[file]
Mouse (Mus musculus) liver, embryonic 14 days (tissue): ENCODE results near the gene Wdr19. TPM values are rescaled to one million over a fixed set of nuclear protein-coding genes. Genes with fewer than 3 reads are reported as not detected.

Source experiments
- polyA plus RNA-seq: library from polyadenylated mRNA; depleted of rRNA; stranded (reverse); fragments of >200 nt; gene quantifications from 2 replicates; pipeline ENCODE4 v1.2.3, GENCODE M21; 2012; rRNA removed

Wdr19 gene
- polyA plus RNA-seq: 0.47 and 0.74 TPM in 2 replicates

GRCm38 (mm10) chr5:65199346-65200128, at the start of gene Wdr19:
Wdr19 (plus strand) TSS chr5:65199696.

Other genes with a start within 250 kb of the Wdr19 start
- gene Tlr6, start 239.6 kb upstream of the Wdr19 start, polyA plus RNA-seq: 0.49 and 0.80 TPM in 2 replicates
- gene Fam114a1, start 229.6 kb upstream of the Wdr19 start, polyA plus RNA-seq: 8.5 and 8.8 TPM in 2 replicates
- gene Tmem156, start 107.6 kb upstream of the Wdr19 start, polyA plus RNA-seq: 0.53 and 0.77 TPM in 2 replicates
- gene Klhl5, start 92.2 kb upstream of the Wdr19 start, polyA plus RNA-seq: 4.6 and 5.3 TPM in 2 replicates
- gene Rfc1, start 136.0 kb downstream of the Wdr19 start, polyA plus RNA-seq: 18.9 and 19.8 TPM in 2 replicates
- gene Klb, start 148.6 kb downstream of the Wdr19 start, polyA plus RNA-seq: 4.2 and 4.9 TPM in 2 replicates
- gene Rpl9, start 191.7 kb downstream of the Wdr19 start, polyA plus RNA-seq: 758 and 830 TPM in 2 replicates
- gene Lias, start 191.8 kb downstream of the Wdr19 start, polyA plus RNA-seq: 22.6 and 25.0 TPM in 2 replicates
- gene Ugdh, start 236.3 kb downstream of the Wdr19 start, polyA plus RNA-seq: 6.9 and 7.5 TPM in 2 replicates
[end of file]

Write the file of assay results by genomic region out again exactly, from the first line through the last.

Mouse (Mus musculus) liver, embryonic 14 days (tissue): ENCODE results near the gene Wdr19. TPM values are rescaled to one million over a fixed set of nuclear protein-coding genes. Genes with fewer than 3 reads are reported as not detected.

Source experiments
- polyA plus RNA-seq: library from polyadenylated mRNA; depleted of rRNA; stranded (reverse); fragments of >200 nt; gene quantifications from 2 replicates; pipeline ENCODE4 v1.2.3, GENCODE M21; 2012; rRNA removed

Wdr19 gene
- polyA plus RNA-seq: 0.47 and 0.74 TPM in 2 replicates

GRCm38 (mm10) chr5:65199346-65200128, at the start of gene Wdr19:
Wdr19 (plus strand) TSS chr5:65199696.

Other genes with a start within 250 kb of the Wdr19 start
- gene Tlr6, start 239.6 kb upstream of the Wdr19 start, polyA plus RNA-seq: 0.49 and 0.80 TPM in 2 replicates
- gene Fam114a1, start 229.6 kb upstream of the Wdr19 start, polyA plus RNA-seq: 8.5 and 8.8 TPM in 2 replicates
- gene Tmem156, start 107.6 kb upstream of the Wdr19 start, polyA plus RNA-seq: 0.53 and 0.77 TPM in 2 replicates
- gene Klhl5, start 92.2 kb upstream of the Wdr19 start, polyA plus RNA-seq: 4.6 and 5.3 TPM in 2 replicates
- gene Rfc1, start 136.0 kb downstream of the Wdr19 start, polyA plus RNA-seq: 18.9 and 19.8 TPM in 2 replicates
- gene Klb, start 148.6 kb downstream of the Wdr19 start, polyA plus RNA-seq: 4.2 and 4.9 TPM in 2 replicates
- gene Rpl9, start 191.7 kb downstream of the Wdr19 start, polyA plus RNA-seq: 758 and 830 TPM in 2 replicates
- gene Lias, start 191.8 kb downstream of the Wdr19 start, polyA plus RNA-seq: 22.6 and 25.0 TPM in 2 replicates
- gene Ugdh, start 236.3 kb downstream of the Wdr19 start, polyA plus RNA-seq: 6.9 and 7.5 TPM in 2 replicates